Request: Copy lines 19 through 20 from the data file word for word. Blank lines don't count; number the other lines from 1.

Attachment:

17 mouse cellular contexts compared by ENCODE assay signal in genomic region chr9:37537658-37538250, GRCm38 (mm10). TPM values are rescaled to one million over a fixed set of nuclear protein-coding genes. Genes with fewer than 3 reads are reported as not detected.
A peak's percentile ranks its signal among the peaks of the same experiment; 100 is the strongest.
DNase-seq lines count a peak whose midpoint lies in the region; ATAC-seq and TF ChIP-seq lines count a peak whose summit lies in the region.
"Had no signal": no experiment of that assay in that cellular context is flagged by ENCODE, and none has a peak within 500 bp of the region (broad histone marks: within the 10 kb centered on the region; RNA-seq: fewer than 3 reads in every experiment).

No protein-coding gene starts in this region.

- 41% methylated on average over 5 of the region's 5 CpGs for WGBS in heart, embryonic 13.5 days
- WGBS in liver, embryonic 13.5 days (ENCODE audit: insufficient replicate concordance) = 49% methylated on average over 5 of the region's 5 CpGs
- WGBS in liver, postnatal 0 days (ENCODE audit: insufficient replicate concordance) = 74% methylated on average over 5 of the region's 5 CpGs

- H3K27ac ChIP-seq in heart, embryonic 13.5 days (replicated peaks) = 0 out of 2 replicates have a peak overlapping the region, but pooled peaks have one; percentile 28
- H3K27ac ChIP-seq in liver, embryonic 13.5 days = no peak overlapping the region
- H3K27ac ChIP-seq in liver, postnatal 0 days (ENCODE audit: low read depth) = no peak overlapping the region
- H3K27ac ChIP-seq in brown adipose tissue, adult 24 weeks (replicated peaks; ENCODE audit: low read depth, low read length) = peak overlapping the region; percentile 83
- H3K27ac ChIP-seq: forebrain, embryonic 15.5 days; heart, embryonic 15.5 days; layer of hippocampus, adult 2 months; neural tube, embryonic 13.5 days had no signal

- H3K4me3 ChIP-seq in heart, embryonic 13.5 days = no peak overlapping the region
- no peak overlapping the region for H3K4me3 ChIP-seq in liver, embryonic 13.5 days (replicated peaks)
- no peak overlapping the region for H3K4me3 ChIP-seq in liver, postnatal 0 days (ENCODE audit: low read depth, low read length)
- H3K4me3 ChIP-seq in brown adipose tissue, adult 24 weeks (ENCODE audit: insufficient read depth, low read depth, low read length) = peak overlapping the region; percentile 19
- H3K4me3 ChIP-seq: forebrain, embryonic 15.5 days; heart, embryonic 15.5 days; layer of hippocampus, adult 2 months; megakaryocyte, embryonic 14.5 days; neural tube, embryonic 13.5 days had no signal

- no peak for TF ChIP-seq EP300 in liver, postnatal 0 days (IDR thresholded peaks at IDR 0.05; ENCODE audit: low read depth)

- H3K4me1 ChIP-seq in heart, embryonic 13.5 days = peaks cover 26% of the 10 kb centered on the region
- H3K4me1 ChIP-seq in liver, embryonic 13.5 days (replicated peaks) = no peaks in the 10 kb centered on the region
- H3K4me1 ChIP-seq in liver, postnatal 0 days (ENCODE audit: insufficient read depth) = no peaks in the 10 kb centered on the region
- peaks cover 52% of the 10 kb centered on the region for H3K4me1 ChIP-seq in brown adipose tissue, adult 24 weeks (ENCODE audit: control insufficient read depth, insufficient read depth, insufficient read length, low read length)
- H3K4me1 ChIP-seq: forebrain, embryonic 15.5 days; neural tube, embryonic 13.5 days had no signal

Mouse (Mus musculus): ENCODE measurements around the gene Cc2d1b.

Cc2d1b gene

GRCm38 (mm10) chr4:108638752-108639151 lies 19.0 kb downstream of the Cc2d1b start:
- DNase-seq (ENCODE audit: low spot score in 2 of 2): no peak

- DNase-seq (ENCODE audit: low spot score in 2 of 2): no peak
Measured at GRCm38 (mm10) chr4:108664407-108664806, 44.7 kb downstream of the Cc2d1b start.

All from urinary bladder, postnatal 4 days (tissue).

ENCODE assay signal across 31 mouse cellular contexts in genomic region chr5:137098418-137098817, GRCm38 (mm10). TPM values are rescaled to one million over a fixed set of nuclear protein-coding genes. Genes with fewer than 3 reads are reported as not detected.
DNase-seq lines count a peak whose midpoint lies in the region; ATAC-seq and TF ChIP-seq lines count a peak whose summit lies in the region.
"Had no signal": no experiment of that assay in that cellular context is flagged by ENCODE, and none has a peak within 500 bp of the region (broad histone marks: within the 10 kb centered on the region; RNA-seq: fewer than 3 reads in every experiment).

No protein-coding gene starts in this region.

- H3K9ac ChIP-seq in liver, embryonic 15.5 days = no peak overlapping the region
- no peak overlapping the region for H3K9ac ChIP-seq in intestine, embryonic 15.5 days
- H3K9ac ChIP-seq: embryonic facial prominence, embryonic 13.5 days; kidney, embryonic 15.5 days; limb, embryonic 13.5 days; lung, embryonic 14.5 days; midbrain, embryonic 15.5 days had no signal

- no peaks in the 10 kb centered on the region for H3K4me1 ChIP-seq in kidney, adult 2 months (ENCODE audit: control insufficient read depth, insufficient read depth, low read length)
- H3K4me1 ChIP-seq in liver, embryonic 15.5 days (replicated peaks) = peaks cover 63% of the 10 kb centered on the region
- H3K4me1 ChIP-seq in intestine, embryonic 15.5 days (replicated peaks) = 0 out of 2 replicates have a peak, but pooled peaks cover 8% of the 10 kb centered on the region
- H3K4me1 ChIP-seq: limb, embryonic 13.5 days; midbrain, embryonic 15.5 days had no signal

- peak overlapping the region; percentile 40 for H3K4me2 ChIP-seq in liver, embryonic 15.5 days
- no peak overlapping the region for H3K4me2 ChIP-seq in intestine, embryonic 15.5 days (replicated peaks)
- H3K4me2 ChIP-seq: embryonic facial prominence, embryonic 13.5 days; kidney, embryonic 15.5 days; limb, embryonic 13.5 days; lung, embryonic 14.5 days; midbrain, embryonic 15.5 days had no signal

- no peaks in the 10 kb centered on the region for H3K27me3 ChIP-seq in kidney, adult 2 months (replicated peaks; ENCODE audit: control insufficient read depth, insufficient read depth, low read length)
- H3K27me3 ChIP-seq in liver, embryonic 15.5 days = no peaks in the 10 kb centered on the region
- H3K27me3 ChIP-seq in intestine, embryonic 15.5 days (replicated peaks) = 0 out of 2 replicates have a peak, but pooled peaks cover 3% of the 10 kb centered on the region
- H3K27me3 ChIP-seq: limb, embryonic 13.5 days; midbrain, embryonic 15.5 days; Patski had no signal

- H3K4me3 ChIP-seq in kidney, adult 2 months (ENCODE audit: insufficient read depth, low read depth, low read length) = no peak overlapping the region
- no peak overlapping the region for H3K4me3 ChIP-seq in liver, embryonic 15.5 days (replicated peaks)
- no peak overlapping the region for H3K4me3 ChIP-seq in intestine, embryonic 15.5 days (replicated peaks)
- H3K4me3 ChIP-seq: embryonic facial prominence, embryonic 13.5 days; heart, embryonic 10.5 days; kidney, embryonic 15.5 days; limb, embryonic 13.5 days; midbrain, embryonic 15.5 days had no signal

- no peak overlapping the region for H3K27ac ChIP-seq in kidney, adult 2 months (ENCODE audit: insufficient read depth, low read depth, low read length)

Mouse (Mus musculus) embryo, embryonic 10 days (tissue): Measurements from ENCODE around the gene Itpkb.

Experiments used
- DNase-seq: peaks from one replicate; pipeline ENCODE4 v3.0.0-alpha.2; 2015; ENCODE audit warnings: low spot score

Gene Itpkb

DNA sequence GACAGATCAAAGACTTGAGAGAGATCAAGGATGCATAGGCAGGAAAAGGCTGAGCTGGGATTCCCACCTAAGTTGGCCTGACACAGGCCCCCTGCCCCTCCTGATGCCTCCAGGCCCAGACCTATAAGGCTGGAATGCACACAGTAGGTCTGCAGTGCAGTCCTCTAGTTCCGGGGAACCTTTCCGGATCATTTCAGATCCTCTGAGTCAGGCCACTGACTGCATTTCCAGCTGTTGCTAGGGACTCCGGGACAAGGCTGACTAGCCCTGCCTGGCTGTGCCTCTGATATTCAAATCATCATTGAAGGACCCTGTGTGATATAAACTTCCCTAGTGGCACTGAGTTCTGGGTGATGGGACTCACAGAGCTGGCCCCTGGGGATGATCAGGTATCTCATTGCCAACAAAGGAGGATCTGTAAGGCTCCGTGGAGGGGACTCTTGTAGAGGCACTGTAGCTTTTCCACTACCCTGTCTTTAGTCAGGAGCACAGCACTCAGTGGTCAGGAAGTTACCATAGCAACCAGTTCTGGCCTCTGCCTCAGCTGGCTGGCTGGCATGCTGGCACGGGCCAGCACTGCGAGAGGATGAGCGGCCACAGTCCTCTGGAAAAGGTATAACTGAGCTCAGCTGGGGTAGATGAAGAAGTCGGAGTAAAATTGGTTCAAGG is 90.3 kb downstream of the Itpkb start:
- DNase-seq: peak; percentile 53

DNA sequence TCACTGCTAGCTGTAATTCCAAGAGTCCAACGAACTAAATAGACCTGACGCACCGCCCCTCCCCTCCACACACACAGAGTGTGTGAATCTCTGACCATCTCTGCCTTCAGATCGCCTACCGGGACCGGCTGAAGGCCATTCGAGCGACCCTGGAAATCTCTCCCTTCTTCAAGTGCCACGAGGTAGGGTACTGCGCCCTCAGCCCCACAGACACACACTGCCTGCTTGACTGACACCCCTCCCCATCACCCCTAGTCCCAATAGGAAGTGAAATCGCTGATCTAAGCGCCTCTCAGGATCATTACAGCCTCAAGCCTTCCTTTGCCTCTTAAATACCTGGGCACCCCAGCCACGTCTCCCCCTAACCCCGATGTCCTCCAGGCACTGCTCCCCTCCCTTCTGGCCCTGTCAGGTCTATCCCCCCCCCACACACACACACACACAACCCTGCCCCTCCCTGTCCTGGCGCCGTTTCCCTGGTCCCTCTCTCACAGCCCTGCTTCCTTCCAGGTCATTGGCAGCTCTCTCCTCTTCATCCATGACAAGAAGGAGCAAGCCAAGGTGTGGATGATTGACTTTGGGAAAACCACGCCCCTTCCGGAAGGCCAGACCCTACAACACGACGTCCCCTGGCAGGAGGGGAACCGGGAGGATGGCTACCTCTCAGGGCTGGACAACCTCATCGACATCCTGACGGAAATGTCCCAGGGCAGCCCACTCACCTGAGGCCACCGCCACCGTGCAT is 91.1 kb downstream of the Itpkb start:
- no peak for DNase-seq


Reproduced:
- no peak for TF ChIP-seq EP300 in liver, postnatal 0 days (IDR thresholded peaks at IDR 0.05; ENCODE audit: low read depth)

- H3K4me1 ChIP-seq in heart, embryonic 13.5 days = peaks cover 26% of the 10 kb centered on the region